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House Republicans took the GOP’s first step toward dismantling Obama administration regulations Wednesday, passing the Midnight Rules Relief Act 238-184.

The bill would allow Congress to roll back en masse any rule issued in President Obama’s final year, using a disapproval resolution under the previously little-used Congressional Review Act.

“The EPA alone has promulgated $1 trillion worth of rules in the past 10 years, 75 percent of which came under the Obama administration,” the conservative group Freedom Works asserted in hailing the bill’s passage.

“Congress has the opportunity to reclaim its legislative authority by directly challenging federal bureaucrats through legislation that curtails the power wrongfully claimed by the executive branch.”

The legislation previously passed the House but died in the Senate. With President-elect Trump set to take office Jan. 20, House leaders are trying to tee up a raft of bills undoing Obama’s actions for the GOP-controlled Senate now that a Republican will wield the presidential pen at the other end of Pennsylvania Avenue.

The vote came just hours after Majority Leader Kevin McCarthy, R-Calif., said he would begin a regulatory repeal effort focused on midnight energy and environment, including the controversial stream protection rule that would put a damper on coal mining in several states. The legislation would make it easier to meet the goal of McCarthy’s environmental regulations repeal agenda in the new Congress. And with Trump in the White House there is little worry that it would face a veto. The Obama White House already threatened to veto the measure if passed.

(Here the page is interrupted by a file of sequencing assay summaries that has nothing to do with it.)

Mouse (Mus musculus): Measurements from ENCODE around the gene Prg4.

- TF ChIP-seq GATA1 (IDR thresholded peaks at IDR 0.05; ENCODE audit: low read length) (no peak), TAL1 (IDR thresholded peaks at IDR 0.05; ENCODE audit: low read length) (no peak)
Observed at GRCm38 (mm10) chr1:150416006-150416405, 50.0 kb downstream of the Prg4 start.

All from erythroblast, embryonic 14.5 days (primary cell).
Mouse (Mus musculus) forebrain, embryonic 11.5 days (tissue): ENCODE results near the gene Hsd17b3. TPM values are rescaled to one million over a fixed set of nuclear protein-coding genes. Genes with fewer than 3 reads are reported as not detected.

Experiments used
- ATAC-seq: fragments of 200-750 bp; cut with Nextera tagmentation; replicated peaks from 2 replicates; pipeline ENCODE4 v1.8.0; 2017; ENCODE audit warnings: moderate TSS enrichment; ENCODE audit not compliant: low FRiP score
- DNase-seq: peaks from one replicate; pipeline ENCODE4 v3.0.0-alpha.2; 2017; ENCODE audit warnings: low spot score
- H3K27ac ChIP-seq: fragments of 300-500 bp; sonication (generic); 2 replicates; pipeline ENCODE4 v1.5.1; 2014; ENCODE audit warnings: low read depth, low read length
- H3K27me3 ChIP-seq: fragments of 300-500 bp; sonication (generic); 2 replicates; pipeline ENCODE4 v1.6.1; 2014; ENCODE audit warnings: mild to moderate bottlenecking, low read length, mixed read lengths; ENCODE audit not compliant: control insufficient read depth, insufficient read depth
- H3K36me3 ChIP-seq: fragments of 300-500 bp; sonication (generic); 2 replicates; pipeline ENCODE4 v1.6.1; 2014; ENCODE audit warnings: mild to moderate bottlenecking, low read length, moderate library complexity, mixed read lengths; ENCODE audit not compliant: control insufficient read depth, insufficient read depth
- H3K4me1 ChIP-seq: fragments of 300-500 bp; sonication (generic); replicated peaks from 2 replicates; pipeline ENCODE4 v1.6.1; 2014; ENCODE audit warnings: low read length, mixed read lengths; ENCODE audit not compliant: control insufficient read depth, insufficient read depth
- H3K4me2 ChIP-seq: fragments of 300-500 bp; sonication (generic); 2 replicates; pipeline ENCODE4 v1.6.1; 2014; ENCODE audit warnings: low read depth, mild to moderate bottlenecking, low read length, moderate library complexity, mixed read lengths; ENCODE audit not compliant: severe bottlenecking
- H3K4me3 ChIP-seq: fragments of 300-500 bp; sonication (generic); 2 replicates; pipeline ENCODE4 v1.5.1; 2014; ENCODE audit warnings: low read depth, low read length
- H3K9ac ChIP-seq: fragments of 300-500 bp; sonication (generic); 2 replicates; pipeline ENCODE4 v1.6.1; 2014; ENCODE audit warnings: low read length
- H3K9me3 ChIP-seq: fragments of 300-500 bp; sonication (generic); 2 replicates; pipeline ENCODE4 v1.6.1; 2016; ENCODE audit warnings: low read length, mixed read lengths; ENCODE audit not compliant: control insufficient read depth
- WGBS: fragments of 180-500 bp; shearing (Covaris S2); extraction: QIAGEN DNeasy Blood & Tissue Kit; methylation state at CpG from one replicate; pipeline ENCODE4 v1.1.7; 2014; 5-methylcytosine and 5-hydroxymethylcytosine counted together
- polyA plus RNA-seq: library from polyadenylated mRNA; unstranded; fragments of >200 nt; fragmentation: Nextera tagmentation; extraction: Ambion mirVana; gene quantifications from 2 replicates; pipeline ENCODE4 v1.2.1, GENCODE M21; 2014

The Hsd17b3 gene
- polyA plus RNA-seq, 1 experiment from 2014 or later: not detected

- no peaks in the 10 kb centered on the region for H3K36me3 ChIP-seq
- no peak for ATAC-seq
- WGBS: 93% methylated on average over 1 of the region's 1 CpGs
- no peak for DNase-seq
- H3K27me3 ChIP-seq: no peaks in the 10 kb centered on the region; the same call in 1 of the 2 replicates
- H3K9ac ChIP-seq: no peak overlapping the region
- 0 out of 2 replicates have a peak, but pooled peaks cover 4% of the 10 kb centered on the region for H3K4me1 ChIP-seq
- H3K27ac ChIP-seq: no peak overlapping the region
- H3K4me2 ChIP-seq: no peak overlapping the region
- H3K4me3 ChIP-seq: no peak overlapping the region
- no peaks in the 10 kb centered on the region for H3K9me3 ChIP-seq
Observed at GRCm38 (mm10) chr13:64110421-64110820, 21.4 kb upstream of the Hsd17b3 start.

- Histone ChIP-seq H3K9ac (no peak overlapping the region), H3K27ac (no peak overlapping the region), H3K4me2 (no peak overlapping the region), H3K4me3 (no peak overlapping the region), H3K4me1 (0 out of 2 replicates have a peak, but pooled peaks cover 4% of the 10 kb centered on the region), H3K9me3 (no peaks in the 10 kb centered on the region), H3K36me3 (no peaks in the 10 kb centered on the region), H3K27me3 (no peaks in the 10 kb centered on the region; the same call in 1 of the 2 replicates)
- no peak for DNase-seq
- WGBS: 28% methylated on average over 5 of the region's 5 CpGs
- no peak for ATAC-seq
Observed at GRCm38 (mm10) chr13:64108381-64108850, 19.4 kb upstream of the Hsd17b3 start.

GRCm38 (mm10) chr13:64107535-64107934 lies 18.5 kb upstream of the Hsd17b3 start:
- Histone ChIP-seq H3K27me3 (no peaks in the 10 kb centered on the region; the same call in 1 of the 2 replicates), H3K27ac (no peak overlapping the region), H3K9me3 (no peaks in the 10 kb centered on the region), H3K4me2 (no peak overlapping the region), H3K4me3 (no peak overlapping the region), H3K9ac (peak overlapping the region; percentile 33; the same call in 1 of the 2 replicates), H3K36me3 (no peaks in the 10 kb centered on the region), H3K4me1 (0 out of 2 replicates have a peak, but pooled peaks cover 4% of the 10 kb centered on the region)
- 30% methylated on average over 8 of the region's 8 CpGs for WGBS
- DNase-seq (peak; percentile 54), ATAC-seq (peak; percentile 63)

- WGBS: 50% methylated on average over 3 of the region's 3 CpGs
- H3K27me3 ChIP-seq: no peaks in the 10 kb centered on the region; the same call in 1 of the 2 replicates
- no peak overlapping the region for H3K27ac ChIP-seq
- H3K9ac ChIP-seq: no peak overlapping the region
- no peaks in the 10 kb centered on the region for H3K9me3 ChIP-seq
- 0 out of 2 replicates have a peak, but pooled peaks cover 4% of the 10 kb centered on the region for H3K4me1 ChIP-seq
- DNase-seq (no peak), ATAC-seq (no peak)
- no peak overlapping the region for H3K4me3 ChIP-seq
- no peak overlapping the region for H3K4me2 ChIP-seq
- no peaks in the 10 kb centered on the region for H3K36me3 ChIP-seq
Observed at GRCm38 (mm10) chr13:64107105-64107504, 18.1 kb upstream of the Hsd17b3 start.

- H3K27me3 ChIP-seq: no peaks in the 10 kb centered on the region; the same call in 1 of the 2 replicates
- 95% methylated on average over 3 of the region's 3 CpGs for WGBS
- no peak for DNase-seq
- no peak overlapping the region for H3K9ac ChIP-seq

“While we haven’t yet determined what needs to be repealed first, I expect to start with swift action on at least on the Stream Protection Rule and methane emissions standards, both of which are limits to our energy production,” McCarthy said earlier in the day on the House floor.

He said the repeal effort won’t be quick, but it is necessary to restore the American peoples’ trust in government.

“This process won’t be completed quickly, but as we remove harmful regulations and change the structure of Washington, draining the bureaucratic swamp that undermines the will of the people, we can rebuild trust between the people and their government again,” he added.

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The two regulations he said will likely be targeted first include the stream protection regulations for the coal industry put in place by Interior last month and methane regulations developed by the Environmental Protection Agency for the oil and natural gas industry.

Jack Gerard, president and CEO of the oil industry group American Petroleum Institute, said in a major policy speech delivered Wednesday in Washington that many of the regulations imposed on the are both unnecessary and costly to the American consumer.

Gerard said there are 145 regulations imposed or proposed on the industry that he would like to see “reexamined, revised or removed” in the 115th Congress.

“We must reexamine the regulatory onslaught of the last few years that has proposed or imposed some 145 regulations and other executive actions on our industry and instead work to implement smart energy regulations that are focused on the consumer, help to grow our economy, protect workers and continue to improve the environment,” Gerard said. “It is our view that regulations that do not align with those basic and commonsense goals should be reexamined, revised or removed to make way for smarter and forward-looking energy policies.”

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